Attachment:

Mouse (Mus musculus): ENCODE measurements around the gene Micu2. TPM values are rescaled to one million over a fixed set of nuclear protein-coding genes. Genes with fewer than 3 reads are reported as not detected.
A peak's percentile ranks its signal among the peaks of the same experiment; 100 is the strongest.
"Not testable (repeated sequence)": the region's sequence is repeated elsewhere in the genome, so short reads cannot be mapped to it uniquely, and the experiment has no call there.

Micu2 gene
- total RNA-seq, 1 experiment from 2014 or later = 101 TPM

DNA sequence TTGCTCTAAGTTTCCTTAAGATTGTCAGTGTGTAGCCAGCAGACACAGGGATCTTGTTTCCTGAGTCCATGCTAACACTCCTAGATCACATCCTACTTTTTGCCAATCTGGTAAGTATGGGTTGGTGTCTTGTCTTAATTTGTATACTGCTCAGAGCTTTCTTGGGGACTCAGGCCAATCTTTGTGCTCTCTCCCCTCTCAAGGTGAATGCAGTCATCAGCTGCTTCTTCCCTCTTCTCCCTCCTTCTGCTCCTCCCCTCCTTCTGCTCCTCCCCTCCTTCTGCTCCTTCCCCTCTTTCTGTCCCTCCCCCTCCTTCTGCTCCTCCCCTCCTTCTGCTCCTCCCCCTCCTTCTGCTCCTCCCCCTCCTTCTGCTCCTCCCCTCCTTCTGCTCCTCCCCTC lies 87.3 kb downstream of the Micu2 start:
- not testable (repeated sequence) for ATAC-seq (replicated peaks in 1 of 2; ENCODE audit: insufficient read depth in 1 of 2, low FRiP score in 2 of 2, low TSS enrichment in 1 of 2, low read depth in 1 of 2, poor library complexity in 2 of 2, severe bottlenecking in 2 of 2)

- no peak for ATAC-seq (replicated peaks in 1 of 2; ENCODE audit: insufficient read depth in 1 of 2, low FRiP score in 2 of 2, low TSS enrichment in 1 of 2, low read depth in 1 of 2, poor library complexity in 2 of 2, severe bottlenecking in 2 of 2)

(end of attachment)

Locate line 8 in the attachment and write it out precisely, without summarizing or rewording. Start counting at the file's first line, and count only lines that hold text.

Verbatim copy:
- no peak for ATAC-seq (replicated peaks in 1 of 2; ENCODE audit: insufficient read depth in 1 of 2, low FRiP score in 2 of 2, low TSS enrichment in 1 of 2, low read depth in 1 of 2, poor library complexity in 2 of 2, severe bottlenecking in 2 of 2)